Edit- panini I think I understand what you're saying better now. Those knives which are from a more farming/otherwise rustic region within their Japan, representing their origins?

Swords have nothing to do with it. You keep a sword polished because (a) it belonged to dad or grandpa or whoever and it lives behind the little family altar, and although it's a pain in the butt you do have to have it polished every few years; (b) if you don't, grandma will flip out when she sees it, and you'll never hear the end of that one, not to mention all the guilt; (c) if you don't, its value will go from modestly significant to nil quite quickly.

 

That all said....

 

 

KU knives are country knives, made in places like Hyogo and around Shikoku and so forth. They're traditionally made and sharpened and such by blacksmiths, and sold to ordinary people. Professional knives have very little to do with these traditions, and the main professional knives we know today (yanagiba/takobiki, usuba, etc.) are quite young, having been developed to their current norms only in the 19th century.

 

The practice of cutting things in front of one's customers is very young indeed: it originates with cheap street stalls in large cities (Tokyo, Osaka, etc.), after the Meiji Restoration gets going and you have this high-pressure rapid modernization of the urban male workforce. That is also, not coincidentally, the origin of edomaezushi, the style of sushi everyone thinks of in general as "sushi." Outside of this particular rather narrow tradition, cooks and servants and the like do not ever handle sharp blades around their masters, especially at close quarters. Once upon a time I suppose there was some practicality to that, but mostly it's just sort of rude and not done.

 

The result is that it is only very recently indeed that any professional might ever consider a KU knife. What's the point? They don't come in the right shapes, they're ugly and sometimes smell funny, and they're really not so cheap as all that.

 

Of course, if you do want a true chisel-ground nakiri to chop your veggies at home, then a KU knife like your grandmother had is a great option. After all, it's not going to cost more than, what, $25? And the guy you bought it from will happily set it on a wheel and put a scary edge on it every few months when you need it.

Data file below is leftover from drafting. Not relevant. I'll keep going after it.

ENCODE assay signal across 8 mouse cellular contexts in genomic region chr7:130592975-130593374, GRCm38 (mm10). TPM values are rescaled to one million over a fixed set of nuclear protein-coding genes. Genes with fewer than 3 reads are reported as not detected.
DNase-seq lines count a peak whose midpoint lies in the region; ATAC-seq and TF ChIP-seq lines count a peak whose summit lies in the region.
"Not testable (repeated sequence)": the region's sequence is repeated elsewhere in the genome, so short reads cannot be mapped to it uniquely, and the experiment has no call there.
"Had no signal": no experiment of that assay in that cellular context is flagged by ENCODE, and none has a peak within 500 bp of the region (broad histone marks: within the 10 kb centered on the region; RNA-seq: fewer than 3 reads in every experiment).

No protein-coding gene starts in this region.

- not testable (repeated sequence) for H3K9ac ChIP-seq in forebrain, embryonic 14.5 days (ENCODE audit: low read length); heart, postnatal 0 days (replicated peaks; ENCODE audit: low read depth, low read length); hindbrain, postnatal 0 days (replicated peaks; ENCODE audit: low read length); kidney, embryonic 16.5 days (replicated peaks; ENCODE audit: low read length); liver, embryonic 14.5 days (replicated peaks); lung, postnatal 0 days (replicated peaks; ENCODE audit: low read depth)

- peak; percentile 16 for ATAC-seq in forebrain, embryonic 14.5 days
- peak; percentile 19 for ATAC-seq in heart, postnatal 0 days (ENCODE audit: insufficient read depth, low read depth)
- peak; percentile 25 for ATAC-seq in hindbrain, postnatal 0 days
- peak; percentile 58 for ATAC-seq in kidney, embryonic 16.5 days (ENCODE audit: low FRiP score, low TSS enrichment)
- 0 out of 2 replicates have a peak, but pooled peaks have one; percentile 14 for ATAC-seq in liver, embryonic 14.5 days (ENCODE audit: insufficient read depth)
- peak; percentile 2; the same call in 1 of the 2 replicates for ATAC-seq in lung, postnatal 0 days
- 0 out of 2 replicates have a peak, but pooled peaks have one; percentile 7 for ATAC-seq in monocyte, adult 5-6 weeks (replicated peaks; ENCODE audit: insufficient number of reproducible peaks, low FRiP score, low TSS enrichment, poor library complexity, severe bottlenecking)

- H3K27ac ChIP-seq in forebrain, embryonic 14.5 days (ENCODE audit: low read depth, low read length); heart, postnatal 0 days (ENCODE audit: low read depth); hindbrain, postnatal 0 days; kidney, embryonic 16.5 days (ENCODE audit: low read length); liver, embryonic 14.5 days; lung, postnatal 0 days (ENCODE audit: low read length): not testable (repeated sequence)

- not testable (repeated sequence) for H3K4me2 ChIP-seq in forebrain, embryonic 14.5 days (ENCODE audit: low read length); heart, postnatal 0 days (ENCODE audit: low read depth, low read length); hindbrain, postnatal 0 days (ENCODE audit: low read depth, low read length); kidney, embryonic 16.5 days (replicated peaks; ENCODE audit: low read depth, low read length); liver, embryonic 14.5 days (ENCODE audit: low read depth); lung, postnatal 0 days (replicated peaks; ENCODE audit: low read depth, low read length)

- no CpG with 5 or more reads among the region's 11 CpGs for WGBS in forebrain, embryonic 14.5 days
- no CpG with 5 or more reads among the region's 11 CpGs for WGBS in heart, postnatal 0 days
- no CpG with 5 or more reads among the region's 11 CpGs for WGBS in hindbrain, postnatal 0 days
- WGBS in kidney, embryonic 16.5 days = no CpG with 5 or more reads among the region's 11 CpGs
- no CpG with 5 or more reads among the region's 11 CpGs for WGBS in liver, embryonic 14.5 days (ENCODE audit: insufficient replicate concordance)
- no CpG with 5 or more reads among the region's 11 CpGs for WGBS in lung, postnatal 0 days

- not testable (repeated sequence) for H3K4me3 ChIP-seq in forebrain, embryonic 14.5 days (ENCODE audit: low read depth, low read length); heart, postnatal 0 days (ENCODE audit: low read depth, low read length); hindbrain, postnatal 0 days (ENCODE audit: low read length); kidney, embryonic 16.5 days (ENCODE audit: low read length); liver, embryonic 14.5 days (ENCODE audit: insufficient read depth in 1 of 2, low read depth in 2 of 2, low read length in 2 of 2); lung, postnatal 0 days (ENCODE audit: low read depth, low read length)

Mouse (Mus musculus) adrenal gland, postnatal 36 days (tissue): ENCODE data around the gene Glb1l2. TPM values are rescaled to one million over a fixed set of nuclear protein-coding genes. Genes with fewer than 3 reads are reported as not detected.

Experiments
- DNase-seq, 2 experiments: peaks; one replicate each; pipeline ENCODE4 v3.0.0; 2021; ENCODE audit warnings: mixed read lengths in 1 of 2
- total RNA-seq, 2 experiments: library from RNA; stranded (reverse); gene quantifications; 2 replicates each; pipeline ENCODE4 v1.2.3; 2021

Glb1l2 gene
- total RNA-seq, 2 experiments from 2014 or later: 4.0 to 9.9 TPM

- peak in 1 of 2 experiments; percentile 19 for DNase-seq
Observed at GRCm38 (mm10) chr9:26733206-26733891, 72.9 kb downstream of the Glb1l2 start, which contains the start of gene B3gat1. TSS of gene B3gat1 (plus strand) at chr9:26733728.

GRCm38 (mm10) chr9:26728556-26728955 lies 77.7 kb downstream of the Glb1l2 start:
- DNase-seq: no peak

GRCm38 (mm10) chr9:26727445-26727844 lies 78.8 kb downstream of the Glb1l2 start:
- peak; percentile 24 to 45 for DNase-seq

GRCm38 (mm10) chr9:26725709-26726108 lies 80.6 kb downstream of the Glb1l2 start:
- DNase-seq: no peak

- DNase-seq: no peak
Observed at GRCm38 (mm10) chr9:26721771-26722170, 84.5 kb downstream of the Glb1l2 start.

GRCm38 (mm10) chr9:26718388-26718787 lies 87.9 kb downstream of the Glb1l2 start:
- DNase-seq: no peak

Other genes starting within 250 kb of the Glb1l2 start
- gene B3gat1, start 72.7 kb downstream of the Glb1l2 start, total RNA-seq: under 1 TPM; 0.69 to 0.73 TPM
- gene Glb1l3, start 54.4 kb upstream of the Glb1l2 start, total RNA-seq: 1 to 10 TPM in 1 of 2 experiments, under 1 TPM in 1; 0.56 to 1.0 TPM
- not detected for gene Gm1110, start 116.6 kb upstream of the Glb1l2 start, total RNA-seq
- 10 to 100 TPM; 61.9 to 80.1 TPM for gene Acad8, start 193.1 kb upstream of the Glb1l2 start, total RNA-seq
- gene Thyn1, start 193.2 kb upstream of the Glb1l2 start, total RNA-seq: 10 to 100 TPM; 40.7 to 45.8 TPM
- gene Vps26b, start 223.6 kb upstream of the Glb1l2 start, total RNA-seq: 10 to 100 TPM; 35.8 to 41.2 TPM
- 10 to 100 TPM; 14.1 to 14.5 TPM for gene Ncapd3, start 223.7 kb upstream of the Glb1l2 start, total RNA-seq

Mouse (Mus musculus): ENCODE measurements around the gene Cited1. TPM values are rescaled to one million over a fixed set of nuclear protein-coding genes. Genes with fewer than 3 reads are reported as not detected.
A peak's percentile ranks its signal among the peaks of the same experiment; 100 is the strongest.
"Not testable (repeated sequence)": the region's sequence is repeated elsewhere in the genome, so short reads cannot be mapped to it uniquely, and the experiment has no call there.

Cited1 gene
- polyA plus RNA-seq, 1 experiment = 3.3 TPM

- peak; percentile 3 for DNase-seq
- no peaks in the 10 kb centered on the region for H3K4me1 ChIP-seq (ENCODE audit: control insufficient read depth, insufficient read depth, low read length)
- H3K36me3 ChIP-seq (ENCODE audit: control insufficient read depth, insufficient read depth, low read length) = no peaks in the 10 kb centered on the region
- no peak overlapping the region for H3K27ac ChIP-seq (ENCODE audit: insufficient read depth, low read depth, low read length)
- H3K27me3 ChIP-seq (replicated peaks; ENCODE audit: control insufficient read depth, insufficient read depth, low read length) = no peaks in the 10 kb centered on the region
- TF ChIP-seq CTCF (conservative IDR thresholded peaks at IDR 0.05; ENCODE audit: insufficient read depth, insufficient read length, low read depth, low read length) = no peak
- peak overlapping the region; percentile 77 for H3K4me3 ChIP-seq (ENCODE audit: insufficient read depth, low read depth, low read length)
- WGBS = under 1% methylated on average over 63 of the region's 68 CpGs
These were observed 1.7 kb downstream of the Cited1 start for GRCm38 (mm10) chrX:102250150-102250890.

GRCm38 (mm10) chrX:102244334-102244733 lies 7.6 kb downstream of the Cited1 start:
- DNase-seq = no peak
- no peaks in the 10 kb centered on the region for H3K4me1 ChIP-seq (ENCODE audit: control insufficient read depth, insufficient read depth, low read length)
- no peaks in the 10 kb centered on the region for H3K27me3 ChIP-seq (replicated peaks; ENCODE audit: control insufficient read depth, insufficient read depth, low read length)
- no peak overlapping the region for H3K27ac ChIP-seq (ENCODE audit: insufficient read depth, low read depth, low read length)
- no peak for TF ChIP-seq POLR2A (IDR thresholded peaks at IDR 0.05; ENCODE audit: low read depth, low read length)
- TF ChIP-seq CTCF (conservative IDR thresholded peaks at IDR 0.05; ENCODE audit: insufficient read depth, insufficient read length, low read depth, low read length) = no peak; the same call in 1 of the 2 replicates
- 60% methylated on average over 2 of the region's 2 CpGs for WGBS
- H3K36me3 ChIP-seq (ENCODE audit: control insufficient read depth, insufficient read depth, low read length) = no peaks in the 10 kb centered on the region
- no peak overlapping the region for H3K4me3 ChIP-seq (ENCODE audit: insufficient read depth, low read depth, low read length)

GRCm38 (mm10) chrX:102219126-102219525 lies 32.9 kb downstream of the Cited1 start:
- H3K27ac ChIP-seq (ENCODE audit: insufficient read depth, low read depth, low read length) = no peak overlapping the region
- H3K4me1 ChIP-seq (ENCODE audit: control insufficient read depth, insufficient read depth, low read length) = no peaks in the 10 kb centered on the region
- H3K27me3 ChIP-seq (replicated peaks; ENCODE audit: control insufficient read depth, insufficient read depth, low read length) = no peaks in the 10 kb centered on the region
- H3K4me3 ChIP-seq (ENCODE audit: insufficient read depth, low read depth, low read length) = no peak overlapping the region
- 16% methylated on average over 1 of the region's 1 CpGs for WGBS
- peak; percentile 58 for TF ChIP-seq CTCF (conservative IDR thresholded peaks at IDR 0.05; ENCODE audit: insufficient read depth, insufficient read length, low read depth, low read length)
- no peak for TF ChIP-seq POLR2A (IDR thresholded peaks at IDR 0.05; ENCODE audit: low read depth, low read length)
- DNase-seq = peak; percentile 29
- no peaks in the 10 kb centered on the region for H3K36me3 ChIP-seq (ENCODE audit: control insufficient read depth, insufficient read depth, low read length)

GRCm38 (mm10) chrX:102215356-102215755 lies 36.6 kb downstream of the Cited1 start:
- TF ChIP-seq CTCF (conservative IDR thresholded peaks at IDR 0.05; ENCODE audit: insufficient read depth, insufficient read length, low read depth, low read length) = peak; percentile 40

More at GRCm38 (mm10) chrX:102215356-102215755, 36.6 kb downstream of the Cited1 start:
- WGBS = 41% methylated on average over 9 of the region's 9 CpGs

That all said...

 

 

You have to wonder: who's the intended audience for a KU knife priced north of $100 USD? Not a Japanese pro: either he needs his knives beautiful (edomaezushi etc.) or he needs pretty much exactly what he was taught to use (other traditions). Not mom: why should she spend more than $25 -- is she going to show off to her friends? I don't see a lot of conspicuous consumption going that way. So... let's see, maybe male hobbyists with more money than sense, who care more about the looks of things than their utility? And who quite possibly aren't in Japan and so that $100 price tag suddenly isn't daunting, because there's nothing lower on the market?

 

 

In short: don't overthink it, OK?

post #23 of 30

Chris, thanks for the info.

 

Quote:
Originally Posted by ChrisLehrer View Post

 

You have to wonder: who's the intended audience for a KU knife priced north of $100 USD? Not a Japanese pro: either he needs his knives beautiful (edomaezushi etc.) or he needs pretty much exactly what he was taught to use (other traditions). Not mom: why should she spend more than $25 -- is she going to show off to her friends? I don't see a lot of conspicuous consumption going that way. So... let's see, maybe male hobbyists with more money than sense, who care more about the looks of things than their utility? And who quite possibly aren't in Japan and so that $100 price tag suddenly isn't daunting, because there's nothing lower on the market?

 

This kiddo here XD oops. Though I will admit it's nice to take care of regular patina removal just on the stones - the KU covers above the shinogi, and a stone gets everything under :3